A rescue worker from USAID inspects the site of a building that collapsed in an earthquake in Kathmandu, Nepal, on May 12, 2015. (Niranjan Shrestha/Associated Press)

For the foreseeable future, the developing world will have fewer American engineers, economists, teachers and health workers to help prepare for the future.

The U.S. Agency for International Development sent letters last month to 97 applicants for Foreign Service jobs, saying the positions had been “cancelled.”

None of the applicants work for USAID. But many already had passed their required medical and security clearances and had been waiting months to be hired, according to an official with the agency.

The jobs all were for overseas spots at the core of USAID’s mission and were being sought to fill existing and anticipated vacancies caused in part by attrition, said the official, who spoke on the condition of anonymity to address hiring decisions more candidly.

USAID is an independent agency, but it follows foreign policy guidance from the secretary of state. Its mission is to ease poverty, promote democracy and assist economic development.

The decision to inform applicants that the jobs they sought no longer exist grew out of a partial hiring freeze put in place by Secretary of State Rex Tillerson while a “redesign” of the department is underway. Ending any pretense that the positions might open soon was a tacit admission that the freeze is unlikely to lift, even if Congress restores budget cuts of 30 percent or more sought by the Trump administration.

Tillerson, a former chief executive of ExxonMobil, has spoken animatedly of his efforts to streamline the State Department and reorganize it for the current century. He has called it the most important task he will accomplish during his tenure as the nation’s top diplomat.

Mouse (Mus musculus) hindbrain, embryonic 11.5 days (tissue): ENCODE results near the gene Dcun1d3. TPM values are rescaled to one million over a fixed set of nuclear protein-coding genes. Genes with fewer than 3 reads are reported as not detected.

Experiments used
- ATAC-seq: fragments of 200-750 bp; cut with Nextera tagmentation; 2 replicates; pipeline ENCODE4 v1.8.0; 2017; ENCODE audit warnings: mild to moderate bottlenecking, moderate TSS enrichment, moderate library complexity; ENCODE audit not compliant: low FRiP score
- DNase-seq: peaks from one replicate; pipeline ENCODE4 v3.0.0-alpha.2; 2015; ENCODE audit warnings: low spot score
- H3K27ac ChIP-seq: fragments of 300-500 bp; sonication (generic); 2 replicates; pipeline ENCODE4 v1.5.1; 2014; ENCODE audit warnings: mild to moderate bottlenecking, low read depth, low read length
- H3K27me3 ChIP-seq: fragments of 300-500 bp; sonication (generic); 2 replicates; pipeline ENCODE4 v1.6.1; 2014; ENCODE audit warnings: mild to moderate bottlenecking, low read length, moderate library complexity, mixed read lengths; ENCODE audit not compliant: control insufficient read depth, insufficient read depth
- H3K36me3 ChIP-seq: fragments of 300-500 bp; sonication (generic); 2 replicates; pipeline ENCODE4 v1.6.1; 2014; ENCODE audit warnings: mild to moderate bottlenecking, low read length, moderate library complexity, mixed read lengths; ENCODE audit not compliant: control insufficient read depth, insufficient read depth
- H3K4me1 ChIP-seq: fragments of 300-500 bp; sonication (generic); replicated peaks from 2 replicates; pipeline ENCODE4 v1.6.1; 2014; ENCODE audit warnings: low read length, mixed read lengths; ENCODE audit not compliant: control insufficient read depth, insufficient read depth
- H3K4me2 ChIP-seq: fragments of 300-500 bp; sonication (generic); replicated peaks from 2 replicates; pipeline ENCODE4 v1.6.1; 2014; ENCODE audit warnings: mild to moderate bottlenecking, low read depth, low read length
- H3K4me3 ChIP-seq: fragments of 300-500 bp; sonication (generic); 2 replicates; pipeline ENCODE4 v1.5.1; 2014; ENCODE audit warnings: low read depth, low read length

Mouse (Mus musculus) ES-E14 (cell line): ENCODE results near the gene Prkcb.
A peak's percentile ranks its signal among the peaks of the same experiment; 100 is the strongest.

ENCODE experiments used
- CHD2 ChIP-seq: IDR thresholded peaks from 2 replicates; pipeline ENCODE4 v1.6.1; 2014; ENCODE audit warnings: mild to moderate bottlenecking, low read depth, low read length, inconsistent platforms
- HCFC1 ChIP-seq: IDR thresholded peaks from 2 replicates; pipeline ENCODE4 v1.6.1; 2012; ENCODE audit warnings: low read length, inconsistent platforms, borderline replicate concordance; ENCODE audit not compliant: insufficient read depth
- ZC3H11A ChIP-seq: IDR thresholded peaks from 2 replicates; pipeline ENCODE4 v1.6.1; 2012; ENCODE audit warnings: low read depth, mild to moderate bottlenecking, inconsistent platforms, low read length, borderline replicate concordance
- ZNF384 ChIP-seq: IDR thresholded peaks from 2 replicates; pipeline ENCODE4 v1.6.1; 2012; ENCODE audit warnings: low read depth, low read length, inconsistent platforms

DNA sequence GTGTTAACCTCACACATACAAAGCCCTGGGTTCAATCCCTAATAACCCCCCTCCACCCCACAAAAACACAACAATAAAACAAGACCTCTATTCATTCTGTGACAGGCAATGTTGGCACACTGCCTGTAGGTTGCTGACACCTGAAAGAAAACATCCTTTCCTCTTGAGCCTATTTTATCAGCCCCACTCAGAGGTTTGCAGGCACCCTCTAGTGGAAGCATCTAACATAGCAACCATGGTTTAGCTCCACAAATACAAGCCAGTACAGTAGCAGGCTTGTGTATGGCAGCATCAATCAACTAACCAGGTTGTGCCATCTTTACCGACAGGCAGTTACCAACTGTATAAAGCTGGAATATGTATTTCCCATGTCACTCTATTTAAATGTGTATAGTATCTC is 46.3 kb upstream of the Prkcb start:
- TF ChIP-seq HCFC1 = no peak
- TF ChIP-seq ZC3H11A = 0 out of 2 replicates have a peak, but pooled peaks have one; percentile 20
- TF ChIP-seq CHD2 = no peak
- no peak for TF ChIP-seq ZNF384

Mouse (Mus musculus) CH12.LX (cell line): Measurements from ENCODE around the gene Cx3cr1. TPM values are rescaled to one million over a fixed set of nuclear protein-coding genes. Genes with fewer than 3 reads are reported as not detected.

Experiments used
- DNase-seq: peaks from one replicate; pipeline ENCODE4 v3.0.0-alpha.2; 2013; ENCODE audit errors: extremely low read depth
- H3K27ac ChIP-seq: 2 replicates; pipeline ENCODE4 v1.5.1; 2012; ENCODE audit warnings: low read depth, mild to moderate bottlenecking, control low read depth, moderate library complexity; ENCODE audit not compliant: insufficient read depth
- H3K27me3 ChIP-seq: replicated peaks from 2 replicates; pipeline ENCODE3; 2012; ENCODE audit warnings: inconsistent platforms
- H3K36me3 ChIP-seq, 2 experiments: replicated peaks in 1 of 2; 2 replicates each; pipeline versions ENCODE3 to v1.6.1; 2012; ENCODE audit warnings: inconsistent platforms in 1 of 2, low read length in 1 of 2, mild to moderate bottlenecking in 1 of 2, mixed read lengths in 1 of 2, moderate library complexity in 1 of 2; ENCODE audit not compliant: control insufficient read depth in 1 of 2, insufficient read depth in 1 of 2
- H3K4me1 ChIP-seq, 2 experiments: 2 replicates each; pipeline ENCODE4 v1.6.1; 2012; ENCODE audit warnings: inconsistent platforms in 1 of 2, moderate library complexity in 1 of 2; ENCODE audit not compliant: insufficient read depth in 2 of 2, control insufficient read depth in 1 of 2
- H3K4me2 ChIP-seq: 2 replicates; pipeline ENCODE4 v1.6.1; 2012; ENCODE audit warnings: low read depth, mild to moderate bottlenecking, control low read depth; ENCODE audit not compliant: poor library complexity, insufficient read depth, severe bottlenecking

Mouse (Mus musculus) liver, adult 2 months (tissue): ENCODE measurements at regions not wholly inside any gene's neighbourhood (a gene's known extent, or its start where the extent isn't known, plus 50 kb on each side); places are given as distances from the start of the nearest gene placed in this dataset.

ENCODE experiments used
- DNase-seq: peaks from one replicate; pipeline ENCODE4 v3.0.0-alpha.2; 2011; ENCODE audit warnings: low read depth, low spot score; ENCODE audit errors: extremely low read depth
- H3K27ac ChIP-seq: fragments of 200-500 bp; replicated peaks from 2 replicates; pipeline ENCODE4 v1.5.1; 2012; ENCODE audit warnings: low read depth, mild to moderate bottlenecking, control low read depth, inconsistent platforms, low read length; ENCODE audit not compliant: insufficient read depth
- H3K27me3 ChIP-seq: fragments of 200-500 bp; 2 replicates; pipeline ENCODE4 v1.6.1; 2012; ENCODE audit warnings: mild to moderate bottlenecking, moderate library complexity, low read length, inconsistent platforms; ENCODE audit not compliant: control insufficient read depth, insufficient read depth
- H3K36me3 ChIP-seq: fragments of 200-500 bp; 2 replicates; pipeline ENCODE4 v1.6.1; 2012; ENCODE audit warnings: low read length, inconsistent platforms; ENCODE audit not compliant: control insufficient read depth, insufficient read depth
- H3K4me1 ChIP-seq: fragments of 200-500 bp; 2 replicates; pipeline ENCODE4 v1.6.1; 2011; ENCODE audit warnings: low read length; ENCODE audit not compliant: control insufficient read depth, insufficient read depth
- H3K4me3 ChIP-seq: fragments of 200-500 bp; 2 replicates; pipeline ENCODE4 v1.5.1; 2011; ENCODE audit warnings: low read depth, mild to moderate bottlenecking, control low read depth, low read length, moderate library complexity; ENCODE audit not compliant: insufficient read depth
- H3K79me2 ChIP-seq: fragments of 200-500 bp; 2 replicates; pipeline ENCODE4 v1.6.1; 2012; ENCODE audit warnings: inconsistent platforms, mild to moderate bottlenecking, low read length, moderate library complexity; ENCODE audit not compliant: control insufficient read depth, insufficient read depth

Many senior State Department positions, such as assistant secretaries of state, remain unfilled, so lower-level diplomats are doing the jobs temporarily. But the need to keep things running has caused Tillerson to personally approve more than 2,800 exceptions to the freeze, such as hiring family members at overseas postings.

The State Department still has almost 76,000 employees, roughly its size when Tillerson took the job in February. Two-thirds are local hires.

But USAID, which has 3,200 employees, appears to have experienced steeper cuts than the State Department as a whole. Under the Trump administration, it has been allowed to hire only five Foreign Service officers, out of more than 1,700 in all, and nine civil servants.

The job cancellations, first reported by Devex.com, a website focusing on development issues, are not a harbinger of the agency being merged into the State Department, said USAID spokesman Clayton McCleskey.

“As the secretary and Administrator [Mark] Green have made clear, there are no plans for a merger of State and USAID,” he said.